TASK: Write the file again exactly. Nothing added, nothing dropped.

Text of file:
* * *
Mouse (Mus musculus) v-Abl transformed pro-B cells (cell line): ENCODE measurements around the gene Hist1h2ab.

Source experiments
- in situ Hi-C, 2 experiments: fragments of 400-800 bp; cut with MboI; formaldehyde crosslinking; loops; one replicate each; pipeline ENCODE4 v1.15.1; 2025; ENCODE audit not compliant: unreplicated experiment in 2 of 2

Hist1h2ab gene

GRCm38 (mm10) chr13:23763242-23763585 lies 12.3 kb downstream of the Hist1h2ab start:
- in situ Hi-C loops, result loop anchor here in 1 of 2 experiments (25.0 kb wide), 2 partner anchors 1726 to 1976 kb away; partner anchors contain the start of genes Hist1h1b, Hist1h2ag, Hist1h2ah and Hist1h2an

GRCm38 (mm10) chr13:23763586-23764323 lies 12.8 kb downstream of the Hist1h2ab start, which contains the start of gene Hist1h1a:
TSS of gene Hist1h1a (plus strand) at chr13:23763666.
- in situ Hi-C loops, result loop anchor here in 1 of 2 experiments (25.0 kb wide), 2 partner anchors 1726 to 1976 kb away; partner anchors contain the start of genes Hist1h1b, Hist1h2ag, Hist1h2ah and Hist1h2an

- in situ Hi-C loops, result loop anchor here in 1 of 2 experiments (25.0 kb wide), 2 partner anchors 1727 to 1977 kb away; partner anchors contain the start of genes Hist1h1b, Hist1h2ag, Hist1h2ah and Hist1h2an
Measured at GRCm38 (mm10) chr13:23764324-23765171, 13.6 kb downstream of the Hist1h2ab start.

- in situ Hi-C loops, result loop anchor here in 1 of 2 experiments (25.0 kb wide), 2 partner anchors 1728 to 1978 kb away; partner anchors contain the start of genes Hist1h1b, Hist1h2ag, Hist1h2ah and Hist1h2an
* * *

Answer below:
Mouse (Mus musculus) v-Abl transformed pro-B cells (cell line): ENCODE measurements around the gene Hist1h2ab.

Source experiments
- in situ Hi-C, 2 experiments: fragments of 400-800 bp; cut with MboI; formaldehyde crosslinking; loops; one replicate each; pipeline ENCODE4 v1.15.1; 2025; ENCODE audit not compliant: unreplicated experiment in 2 of 2

Hist1h2ab gene

GRCm38 (mm10) chr13:23763242-23763585 lies 12.3 kb downstream of the Hist1h2ab start:
- in situ Hi-C loops, result loop anchor here in 1 of 2 experiments (25.0 kb wide), 2 partner anchors 1726 to 1976 kb away; partner anchors contain the start of genes Hist1h1b, Hist1h2ag, Hist1h2ah and Hist1h2an

GRCm38 (mm10) chr13:23763586-23764323 lies 12.8 kb downstream of the Hist1h2ab start, which contains the start of gene Hist1h1a:
TSS of gene Hist1h1a (plus strand) at chr13:23763666.
- in situ Hi-C loops, result loop anchor here in 1 of 2 experiments (25.0 kb wide), 2 partner anchors 1726 to 1976 kb away; partner anchors contain the start of genes Hist1h1b, Hist1h2ag, Hist1h2ah and Hist1h2an

- in situ Hi-C loops, result loop anchor here in 1 of 2 experiments (25.0 kb wide), 2 partner anchors 1727 to 1977 kb away; partner anchors contain the start of genes Hist1h1b, Hist1h2ag, Hist1h2ah and Hist1h2an
Measured at GRCm38 (mm10) chr13:23764324-23765171, 13.6 kb downstream of the Hist1h2ab start.

- in situ Hi-C loops, result loop anchor here in 1 of 2 experiments (25.0 kb wide), 2 partner anchors 1728 to 1978 kb away; partner anchors contain the start of genes Hist1h1b, Hist1h2ag, Hist1h2ah and Hist1h2an